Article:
Dr Donna explained, "We should not try to ignore anger as it won’t go away. If anything, it will grow as tension builds, and finally, feelings of frustration and anger will overspill."
Instead, she suggests treating ourselves as if we were children, and handle our anger as such.
"We need to try and self-soothe through compassion, tenderness and love, as we would do towards a child if they were upset," Donna said. "It is important to recognise when we are feeling angry and show ourselves kindness, without becoming critical of ourselves for feeling angry. It may help to talk to someone in order to work out what is going on beneath the anger. "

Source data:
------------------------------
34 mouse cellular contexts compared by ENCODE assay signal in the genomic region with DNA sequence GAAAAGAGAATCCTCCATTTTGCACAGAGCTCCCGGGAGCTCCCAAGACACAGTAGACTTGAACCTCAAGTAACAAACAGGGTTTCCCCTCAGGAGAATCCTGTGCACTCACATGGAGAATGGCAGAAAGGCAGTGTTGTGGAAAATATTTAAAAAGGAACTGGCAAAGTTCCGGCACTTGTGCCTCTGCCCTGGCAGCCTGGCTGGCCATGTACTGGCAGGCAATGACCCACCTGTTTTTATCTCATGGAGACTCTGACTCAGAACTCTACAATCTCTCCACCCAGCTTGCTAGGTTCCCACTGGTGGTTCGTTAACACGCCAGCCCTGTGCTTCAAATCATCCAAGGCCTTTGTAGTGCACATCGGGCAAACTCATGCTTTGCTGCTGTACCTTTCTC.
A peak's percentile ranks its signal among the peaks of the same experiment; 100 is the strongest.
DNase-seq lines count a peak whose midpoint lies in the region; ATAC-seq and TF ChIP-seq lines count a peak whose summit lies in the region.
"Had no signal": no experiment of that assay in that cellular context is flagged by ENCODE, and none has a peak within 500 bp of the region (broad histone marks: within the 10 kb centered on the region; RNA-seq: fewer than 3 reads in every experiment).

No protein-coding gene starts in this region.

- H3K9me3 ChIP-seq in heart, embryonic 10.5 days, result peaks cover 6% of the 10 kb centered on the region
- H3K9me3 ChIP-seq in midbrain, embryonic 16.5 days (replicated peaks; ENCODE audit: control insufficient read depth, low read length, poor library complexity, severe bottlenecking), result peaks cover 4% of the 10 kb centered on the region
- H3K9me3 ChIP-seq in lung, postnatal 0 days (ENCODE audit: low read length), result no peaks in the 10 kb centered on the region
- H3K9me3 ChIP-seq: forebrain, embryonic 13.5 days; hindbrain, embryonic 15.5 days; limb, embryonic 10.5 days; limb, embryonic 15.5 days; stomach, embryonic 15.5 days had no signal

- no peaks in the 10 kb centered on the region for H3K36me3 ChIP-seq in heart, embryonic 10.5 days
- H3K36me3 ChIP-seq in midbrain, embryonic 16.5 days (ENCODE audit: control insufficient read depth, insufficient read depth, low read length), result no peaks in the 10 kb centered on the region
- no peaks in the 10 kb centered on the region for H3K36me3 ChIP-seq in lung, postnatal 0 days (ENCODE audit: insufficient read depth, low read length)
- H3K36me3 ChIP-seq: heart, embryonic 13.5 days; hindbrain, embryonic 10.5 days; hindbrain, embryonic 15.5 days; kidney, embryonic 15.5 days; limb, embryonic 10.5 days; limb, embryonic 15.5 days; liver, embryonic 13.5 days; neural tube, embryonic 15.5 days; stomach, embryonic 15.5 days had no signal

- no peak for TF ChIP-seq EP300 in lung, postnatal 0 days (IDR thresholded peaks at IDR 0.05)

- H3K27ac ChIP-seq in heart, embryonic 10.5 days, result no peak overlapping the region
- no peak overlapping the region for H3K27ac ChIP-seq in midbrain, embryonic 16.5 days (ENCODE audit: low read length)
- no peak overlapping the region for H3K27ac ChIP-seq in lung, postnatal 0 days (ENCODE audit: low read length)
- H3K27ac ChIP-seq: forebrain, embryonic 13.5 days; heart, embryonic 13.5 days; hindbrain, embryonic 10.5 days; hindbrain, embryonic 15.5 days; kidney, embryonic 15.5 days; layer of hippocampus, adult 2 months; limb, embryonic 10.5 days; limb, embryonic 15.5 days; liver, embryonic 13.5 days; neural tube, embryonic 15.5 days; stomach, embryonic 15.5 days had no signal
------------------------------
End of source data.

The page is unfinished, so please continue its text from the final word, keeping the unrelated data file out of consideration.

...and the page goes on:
Other self-care techniques can also be invaluable, too.
Donna said, "Ensuring a good night's sleep pattern is also very important, as if we don’t sleep well, we can generally feel more irritable. Breathing exercises, mindfulness, yoga and exercise in general are all good self-soothers that can help to bring us back into a state of calm. By self-soothing, anger will naturally dissipate."
You have to do what's right for you.
A new survey commission by Healthspan of 2,000 UK residents found that 70% of respondents exercise or go for a walk to ease some of the difficult emotions that recent events have triggered. 72% watch a movie, whilst 63% listen to music and 60% read. Each of these activities helps people to cope and support their mental health in the face of an uncontrollable world.
So whatever makes you feel soothed and positive, remember to focus on this as much as you can.
Try to establish compassion for others